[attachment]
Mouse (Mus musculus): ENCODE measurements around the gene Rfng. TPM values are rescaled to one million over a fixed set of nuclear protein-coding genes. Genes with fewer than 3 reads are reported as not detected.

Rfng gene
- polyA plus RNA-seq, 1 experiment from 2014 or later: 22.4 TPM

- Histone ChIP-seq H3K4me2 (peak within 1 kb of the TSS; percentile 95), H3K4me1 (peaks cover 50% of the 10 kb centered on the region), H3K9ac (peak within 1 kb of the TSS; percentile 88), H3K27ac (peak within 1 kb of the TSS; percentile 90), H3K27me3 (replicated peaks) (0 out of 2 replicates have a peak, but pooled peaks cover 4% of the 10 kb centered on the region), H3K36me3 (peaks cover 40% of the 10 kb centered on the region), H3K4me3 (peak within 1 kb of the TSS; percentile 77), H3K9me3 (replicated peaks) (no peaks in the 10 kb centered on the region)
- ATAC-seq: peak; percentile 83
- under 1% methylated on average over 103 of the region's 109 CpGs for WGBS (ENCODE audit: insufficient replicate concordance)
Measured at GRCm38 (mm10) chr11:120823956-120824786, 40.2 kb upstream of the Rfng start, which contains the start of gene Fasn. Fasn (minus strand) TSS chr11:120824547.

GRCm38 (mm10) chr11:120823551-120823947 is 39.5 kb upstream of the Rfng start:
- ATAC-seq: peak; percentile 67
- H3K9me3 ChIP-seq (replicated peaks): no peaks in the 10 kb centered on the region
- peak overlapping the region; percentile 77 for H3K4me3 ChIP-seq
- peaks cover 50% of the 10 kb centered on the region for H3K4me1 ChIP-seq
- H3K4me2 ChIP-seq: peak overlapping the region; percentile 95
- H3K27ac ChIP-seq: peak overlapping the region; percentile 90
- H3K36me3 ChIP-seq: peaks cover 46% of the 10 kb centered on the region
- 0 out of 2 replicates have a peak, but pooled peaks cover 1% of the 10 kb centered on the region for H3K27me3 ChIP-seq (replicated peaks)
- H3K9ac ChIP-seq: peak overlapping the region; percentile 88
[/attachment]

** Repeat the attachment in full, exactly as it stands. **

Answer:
Mouse (Mus musculus): ENCODE measurements around the gene Rfng. TPM values are rescaled to one million over a fixed set of nuclear protein-coding genes. Genes with fewer than 3 reads are reported as not detected.

Rfng gene
- polyA plus RNA-seq, 1 experiment from 2014 or later: 22.4 TPM

- Histone ChIP-seq H3K4me2 (peak within 1 kb of the TSS; percentile 95), H3K4me1 (peaks cover 50% of the 10 kb centered on the region), H3K9ac (peak within 1 kb of the TSS; percentile 88), H3K27ac (peak within 1 kb of the TSS; percentile 90), H3K27me3 (replicated peaks) (0 out of 2 replicates have a peak, but pooled peaks cover 4% of the 10 kb centered on the region), H3K36me3 (peaks cover 40% of the 10 kb centered on the region), H3K4me3 (peak within 1 kb of the TSS; percentile 77), H3K9me3 (replicated peaks) (no peaks in the 10 kb centered on the region)
- ATAC-seq: peak; percentile 83
- under 1% methylated on average over 103 of the region's 109 CpGs for WGBS (ENCODE audit: insufficient replicate concordance)
Measured at GRCm38 (mm10) chr11:120823956-120824786, 40.2 kb upstream of the Rfng start, which contains the start of gene Fasn. Fasn (minus strand) TSS chr11:120824547.

GRCm38 (mm10) chr11:120823551-120823947 is 39.5 kb upstream of the Rfng start:
- ATAC-seq: peak; percentile 67
- H3K9me3 ChIP-seq (replicated peaks): no peaks in the 10 kb centered on the region
- peak overlapping the region; percentile 77 for H3K4me3 ChIP-seq
- peaks cover 50% of the 10 kb centered on the region for H3K4me1 ChIP-seq
- H3K4me2 ChIP-seq: peak overlapping the region; percentile 95
- H3K27ac ChIP-seq: peak overlapping the region; percentile 90
- H3K36me3 ChIP-seq: peaks cover 46% of the 10 kb centered on the region
- 0 out of 2 replicates have a peak, but pooled peaks cover 1% of the 10 kb centered on the region for H3K27me3 ChIP-seq (replicated peaks)
- H3K9ac ChIP-seq: peak overlapping the region; percentile 88